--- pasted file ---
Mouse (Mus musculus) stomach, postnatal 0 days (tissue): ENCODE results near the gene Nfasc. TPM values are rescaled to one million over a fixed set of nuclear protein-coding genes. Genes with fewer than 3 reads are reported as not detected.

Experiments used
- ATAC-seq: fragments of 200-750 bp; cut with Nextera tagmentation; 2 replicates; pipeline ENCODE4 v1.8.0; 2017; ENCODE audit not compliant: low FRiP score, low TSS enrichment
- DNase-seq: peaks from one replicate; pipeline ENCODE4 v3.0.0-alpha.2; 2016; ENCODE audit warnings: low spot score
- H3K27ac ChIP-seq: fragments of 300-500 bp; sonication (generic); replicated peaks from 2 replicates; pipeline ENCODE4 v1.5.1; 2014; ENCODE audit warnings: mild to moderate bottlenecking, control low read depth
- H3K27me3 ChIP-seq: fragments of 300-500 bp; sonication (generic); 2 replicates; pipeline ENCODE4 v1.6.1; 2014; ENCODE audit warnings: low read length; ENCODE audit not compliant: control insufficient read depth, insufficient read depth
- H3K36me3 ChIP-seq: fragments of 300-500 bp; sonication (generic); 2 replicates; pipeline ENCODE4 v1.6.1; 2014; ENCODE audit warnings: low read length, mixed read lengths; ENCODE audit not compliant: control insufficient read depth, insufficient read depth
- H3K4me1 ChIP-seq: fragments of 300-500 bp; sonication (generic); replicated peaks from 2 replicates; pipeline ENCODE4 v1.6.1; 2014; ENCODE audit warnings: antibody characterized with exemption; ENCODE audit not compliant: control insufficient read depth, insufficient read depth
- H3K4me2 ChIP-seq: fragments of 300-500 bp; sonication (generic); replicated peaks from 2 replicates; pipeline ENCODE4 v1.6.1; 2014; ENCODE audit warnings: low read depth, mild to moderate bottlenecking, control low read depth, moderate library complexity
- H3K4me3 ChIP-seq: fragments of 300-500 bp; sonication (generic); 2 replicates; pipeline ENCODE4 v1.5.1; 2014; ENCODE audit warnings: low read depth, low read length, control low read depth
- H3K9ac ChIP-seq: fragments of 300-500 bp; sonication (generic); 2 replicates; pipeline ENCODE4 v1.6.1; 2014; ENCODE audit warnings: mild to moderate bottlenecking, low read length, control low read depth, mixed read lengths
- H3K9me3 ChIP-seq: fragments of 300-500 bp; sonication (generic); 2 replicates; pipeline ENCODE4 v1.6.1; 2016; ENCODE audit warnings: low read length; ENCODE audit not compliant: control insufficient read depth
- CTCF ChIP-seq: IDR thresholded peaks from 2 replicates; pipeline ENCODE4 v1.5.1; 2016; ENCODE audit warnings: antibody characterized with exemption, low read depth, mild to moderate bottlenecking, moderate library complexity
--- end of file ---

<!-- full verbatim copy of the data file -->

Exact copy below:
Mouse (Mus musculus) stomach, postnatal 0 days (tissue): ENCODE results near the gene Nfasc. TPM values are rescaled to one million over a fixed set of nuclear protein-coding genes. Genes with fewer than 3 reads are reported as not detected.

Experiments used
- ATAC-seq: fragments of 200-750 bp; cut with Nextera tagmentation; 2 replicates; pipeline ENCODE4 v1.8.0; 2017; ENCODE audit not compliant: low FRiP score, low TSS enrichment
- DNase-seq: peaks from one replicate; pipeline ENCODE4 v3.0.0-alpha.2; 2016; ENCODE audit warnings: low spot score
- H3K27ac ChIP-seq: fragments of 300-500 bp; sonication (generic); replicated peaks from 2 replicates; pipeline ENCODE4 v1.5.1; 2014; ENCODE audit warnings: mild to moderate bottlenecking, control low read depth
- H3K27me3 ChIP-seq: fragments of 300-500 bp; sonication (generic); 2 replicates; pipeline ENCODE4 v1.6.1; 2014; ENCODE audit warnings: low read length; ENCODE audit not compliant: control insufficient read depth, insufficient read depth
- H3K36me3 ChIP-seq: fragments of 300-500 bp; sonication (generic); 2 replicates; pipeline ENCODE4 v1.6.1; 2014; ENCODE audit warnings: low read length, mixed read lengths; ENCODE audit not compliant: control insufficient read depth, insufficient read depth
- H3K4me1 ChIP-seq: fragments of 300-500 bp; sonication (generic); replicated peaks from 2 replicates; pipeline ENCODE4 v1.6.1; 2014; ENCODE audit warnings: antibody characterized with exemption; ENCODE audit not compliant: control insufficient read depth, insufficient read depth
- H3K4me2 ChIP-seq: fragments of 300-500 bp; sonication (generic); replicated peaks from 2 replicates; pipeline ENCODE4 v1.6.1; 2014; ENCODE audit warnings: low read depth, mild to moderate bottlenecking, control low read depth, moderate library complexity
- H3K4me3 ChIP-seq: fragments of 300-500 bp; sonication (generic); 2 replicates; pipeline ENCODE4 v1.5.1; 2014; ENCODE audit warnings: low read depth, low read length, control low read depth
- H3K9ac ChIP-seq: fragments of 300-500 bp; sonication (generic); 2 replicates; pipeline ENCODE4 v1.6.1; 2014; ENCODE audit warnings: mild to moderate bottlenecking, low read length, control low read depth, mixed read lengths
- H3K9me3 ChIP-seq: fragments of 300-500 bp; sonication (generic); 2 replicates; pipeline ENCODE4 v1.6.1; 2016; ENCODE audit warnings: low read length; ENCODE audit not compliant: control insufficient read depth
- CTCF ChIP-seq: IDR thresholded peaks from 2 replicates; pipeline ENCODE4 v1.5.1; 2016; ENCODE audit warnings: antibody characterized with exemption, low read depth, mild to moderate bottlenecking, moderate library complexity